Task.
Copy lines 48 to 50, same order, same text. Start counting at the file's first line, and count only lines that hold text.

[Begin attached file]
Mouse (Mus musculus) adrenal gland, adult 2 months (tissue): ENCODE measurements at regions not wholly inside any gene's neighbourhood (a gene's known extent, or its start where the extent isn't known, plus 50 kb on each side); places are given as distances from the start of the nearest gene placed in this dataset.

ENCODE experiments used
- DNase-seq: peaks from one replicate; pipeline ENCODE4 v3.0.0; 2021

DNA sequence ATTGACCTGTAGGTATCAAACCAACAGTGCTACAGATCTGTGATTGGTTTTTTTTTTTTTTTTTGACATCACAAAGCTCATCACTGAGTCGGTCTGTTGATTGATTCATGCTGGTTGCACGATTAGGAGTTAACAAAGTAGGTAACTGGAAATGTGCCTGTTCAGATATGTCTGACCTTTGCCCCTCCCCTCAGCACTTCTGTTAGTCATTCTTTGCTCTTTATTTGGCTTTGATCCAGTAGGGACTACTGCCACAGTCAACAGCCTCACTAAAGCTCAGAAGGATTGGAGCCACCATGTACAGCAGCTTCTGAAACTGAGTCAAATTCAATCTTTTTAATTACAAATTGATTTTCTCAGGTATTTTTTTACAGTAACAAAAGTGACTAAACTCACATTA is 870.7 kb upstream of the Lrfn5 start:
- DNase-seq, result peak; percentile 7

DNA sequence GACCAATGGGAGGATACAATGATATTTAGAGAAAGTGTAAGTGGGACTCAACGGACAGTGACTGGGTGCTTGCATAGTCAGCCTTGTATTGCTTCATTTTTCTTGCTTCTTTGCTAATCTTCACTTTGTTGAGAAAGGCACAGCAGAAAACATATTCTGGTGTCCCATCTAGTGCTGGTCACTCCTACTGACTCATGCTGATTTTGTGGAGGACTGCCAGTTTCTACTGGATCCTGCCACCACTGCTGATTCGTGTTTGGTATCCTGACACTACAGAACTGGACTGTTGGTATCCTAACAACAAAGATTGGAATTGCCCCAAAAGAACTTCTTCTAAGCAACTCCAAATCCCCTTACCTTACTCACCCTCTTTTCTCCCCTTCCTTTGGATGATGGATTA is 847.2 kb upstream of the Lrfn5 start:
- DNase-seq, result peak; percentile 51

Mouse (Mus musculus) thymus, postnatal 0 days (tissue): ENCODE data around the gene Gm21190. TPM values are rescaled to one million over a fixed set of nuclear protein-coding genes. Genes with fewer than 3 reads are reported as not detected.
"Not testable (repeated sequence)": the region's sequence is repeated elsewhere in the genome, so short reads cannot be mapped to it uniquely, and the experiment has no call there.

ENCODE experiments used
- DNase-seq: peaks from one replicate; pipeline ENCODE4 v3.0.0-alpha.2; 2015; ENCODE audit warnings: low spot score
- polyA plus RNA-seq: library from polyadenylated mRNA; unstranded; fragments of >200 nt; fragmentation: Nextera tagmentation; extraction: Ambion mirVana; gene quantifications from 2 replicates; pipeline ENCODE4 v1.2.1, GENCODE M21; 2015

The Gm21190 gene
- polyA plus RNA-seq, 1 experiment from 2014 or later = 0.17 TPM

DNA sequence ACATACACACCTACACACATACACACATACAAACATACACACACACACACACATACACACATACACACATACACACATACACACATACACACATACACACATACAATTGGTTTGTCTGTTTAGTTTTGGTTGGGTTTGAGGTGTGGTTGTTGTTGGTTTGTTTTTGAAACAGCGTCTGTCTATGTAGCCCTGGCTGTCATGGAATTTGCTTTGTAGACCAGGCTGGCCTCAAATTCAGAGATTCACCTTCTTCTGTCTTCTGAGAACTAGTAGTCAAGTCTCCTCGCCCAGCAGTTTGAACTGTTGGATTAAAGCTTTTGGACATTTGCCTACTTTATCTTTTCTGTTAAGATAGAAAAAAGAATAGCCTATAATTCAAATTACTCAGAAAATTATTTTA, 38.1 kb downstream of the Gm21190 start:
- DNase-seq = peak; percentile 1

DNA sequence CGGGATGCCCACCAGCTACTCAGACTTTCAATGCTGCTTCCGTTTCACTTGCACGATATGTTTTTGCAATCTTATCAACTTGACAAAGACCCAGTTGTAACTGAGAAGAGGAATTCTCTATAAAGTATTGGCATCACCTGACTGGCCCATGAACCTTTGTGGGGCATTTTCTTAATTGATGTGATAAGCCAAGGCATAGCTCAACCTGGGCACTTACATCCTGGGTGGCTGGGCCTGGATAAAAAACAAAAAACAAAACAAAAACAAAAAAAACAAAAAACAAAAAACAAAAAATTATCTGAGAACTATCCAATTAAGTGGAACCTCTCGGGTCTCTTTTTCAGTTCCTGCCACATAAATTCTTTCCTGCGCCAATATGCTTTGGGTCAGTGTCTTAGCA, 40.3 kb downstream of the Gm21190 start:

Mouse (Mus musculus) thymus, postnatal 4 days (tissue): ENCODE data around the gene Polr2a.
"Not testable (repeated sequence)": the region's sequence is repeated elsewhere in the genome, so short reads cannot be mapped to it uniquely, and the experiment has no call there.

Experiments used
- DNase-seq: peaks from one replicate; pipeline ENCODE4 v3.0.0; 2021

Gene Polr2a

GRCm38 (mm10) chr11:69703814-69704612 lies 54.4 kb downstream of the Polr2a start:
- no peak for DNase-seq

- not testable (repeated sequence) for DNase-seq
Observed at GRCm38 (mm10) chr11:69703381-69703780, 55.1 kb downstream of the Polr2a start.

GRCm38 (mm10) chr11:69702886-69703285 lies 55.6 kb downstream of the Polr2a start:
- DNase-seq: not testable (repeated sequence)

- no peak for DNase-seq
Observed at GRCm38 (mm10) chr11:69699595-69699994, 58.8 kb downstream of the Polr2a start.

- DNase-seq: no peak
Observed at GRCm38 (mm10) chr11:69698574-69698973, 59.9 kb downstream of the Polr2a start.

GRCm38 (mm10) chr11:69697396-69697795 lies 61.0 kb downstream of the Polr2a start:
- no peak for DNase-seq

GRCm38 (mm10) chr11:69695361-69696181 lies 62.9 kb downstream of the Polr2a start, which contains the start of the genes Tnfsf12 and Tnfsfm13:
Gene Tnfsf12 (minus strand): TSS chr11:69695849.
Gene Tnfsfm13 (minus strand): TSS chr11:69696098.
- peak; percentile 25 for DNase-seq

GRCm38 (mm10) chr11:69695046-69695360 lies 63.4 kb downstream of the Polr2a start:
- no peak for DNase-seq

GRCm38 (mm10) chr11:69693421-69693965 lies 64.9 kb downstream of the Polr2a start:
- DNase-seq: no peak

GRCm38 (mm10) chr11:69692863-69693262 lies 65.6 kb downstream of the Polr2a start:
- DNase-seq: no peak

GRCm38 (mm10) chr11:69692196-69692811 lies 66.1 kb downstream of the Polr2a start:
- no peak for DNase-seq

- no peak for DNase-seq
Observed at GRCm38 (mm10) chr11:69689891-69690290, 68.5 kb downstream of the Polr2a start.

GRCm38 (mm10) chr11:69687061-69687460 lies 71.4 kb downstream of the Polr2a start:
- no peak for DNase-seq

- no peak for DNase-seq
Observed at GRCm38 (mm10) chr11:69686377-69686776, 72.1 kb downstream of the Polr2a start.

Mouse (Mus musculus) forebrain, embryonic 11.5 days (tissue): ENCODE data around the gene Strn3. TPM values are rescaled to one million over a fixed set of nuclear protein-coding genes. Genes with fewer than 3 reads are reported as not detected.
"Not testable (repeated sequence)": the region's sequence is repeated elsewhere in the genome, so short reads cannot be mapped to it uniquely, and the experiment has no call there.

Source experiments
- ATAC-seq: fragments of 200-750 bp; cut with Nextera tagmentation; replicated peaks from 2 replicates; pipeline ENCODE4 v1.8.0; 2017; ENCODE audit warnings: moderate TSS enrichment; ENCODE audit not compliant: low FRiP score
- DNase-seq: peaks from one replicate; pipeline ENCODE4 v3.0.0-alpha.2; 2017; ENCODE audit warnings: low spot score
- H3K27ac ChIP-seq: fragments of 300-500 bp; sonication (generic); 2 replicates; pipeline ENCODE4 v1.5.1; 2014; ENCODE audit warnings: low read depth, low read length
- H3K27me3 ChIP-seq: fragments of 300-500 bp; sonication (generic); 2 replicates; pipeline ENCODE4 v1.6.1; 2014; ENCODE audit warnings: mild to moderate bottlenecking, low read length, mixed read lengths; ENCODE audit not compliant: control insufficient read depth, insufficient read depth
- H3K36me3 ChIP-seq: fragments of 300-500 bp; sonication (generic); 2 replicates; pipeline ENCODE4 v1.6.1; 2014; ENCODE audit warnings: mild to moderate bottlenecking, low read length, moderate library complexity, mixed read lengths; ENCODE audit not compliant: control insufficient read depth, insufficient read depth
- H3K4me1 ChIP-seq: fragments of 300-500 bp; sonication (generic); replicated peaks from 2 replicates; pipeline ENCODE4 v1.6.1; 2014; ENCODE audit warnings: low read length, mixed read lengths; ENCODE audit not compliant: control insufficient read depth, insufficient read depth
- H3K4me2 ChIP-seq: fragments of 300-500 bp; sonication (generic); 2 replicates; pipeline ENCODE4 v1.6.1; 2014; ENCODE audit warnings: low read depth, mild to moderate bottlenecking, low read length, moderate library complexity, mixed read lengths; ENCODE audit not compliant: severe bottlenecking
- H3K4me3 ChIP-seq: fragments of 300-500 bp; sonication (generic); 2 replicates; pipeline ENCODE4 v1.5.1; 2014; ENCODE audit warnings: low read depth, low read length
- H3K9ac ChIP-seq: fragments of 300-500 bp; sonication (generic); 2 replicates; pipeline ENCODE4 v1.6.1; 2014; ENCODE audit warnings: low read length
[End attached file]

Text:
Observed at GRCm38 (mm10) chr11:69689891-69690290, 68.5 kb downstream of the Polr2a start.

GRCm38 (mm10) chr11:69687061-69687460 lies 71.4 kb downstream of the Polr2a start:
- no peak for DNase-seq